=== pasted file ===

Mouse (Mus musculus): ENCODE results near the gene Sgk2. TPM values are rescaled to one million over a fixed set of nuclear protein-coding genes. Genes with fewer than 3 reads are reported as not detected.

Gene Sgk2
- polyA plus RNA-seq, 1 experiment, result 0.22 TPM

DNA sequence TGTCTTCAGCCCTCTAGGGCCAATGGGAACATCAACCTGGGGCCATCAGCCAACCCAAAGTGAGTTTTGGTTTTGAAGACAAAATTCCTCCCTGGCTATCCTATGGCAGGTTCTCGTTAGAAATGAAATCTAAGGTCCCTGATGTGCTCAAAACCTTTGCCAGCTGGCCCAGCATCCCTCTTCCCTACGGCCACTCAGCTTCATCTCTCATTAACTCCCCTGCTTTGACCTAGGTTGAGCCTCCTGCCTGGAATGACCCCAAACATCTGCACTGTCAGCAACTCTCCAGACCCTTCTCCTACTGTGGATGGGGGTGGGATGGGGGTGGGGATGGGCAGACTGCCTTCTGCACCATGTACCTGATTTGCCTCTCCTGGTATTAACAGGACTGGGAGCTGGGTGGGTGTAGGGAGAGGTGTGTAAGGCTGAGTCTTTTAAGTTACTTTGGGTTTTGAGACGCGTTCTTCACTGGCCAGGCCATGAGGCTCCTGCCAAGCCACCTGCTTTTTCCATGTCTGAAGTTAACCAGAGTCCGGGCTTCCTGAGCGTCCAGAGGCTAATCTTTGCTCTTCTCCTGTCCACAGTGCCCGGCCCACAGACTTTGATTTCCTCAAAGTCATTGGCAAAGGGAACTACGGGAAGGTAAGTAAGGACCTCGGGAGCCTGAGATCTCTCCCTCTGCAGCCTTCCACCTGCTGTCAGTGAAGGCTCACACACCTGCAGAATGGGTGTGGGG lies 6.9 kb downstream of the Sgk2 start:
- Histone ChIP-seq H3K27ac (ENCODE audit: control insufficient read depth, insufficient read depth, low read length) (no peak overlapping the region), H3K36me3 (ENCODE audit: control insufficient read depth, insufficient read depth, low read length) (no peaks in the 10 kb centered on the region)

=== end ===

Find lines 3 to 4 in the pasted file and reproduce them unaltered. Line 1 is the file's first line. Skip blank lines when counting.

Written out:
- polyA plus RNA-seq, 1 experiment, result 0.22 TPM

DNA sequence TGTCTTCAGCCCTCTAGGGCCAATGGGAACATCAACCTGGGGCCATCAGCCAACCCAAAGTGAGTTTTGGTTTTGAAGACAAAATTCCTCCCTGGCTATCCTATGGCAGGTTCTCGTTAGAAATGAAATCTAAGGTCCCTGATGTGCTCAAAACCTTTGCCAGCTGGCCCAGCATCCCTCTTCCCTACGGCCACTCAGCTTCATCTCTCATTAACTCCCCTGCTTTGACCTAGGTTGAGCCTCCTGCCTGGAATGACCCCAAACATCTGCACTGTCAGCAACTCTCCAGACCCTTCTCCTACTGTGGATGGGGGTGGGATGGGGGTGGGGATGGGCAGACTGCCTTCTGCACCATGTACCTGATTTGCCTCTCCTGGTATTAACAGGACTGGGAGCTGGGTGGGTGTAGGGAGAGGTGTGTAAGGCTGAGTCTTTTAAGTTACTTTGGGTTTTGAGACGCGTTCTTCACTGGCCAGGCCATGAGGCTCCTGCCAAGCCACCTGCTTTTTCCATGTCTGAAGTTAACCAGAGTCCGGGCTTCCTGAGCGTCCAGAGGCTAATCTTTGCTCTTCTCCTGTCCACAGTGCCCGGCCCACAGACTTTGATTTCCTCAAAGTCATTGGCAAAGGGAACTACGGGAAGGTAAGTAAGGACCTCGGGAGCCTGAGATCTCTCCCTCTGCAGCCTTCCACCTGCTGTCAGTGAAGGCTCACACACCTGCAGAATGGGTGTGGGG lies 6.9 kb downstream of the Sgk2 start: